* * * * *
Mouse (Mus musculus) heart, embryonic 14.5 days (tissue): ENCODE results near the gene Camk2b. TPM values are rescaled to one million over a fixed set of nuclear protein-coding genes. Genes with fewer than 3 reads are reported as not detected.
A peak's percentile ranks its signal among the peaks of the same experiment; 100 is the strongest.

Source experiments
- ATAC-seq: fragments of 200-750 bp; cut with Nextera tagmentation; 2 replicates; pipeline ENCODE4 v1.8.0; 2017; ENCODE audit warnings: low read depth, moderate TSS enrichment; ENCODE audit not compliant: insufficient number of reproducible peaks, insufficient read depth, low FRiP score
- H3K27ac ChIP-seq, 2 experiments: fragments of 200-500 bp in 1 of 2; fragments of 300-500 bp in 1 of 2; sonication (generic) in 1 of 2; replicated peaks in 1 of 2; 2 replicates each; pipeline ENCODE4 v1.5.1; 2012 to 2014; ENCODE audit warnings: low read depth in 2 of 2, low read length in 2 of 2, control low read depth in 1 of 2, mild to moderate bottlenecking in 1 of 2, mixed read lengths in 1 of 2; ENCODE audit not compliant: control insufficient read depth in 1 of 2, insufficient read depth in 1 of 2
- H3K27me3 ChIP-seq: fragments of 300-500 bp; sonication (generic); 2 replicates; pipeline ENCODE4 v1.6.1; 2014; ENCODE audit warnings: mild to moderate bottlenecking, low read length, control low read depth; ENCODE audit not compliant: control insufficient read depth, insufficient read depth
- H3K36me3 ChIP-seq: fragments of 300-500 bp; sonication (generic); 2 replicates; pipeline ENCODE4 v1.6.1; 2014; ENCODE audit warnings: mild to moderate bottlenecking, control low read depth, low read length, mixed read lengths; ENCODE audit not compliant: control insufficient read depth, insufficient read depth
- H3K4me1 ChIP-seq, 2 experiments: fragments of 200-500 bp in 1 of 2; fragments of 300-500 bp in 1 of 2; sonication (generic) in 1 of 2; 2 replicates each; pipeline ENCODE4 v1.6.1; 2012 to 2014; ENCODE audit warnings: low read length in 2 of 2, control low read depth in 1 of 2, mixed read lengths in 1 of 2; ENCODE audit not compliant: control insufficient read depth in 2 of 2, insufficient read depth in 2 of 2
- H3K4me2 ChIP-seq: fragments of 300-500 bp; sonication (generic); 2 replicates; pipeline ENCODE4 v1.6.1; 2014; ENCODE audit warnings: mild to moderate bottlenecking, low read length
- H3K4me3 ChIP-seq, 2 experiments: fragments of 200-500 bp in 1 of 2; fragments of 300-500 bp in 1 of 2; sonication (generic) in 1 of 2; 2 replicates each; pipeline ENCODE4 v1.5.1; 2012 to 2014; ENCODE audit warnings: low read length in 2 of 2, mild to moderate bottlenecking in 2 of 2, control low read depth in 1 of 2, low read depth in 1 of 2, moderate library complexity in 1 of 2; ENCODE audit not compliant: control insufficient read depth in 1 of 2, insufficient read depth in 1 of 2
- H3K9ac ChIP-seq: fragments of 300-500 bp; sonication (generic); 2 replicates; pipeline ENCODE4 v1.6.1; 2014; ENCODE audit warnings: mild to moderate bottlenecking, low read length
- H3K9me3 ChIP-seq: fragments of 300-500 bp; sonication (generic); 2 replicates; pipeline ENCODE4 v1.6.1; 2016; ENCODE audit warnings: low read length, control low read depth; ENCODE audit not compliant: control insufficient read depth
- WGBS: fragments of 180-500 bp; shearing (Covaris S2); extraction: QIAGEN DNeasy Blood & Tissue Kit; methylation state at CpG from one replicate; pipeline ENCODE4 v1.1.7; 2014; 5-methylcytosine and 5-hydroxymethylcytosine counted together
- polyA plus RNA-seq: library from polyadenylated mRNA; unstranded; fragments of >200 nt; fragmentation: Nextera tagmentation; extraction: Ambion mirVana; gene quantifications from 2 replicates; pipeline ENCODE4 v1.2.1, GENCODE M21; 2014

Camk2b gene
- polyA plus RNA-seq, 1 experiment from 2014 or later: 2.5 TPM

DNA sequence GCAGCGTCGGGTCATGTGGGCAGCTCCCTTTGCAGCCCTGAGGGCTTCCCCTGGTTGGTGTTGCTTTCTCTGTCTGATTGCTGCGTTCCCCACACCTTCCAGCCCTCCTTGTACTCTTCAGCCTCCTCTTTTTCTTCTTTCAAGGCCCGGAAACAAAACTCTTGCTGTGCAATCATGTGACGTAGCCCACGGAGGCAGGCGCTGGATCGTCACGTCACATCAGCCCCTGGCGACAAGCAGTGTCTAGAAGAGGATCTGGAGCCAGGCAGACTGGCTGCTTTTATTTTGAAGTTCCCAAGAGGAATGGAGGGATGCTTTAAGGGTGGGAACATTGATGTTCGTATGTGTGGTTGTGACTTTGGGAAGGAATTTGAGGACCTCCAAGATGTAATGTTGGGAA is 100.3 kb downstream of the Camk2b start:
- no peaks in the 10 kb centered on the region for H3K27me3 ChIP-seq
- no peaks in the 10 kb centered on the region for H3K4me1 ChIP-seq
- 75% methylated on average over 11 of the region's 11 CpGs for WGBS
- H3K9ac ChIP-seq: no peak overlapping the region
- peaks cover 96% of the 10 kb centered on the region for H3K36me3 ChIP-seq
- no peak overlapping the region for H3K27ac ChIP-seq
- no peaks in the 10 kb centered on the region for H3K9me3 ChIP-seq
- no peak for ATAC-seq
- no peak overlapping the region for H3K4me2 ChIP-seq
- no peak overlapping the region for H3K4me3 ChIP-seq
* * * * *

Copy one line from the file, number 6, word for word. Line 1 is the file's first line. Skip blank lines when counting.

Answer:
- H3K27me3 ChIP-seq: fragments of 300-500 bp; sonication (generic); 2 replicates; pipeline ENCODE4 v1.6.1; 2014; ENCODE audit warnings: mild to moderate bottlenecking, low read length, control low read depth; ENCODE audit not compliant: control insufficient read depth, insufficient read depth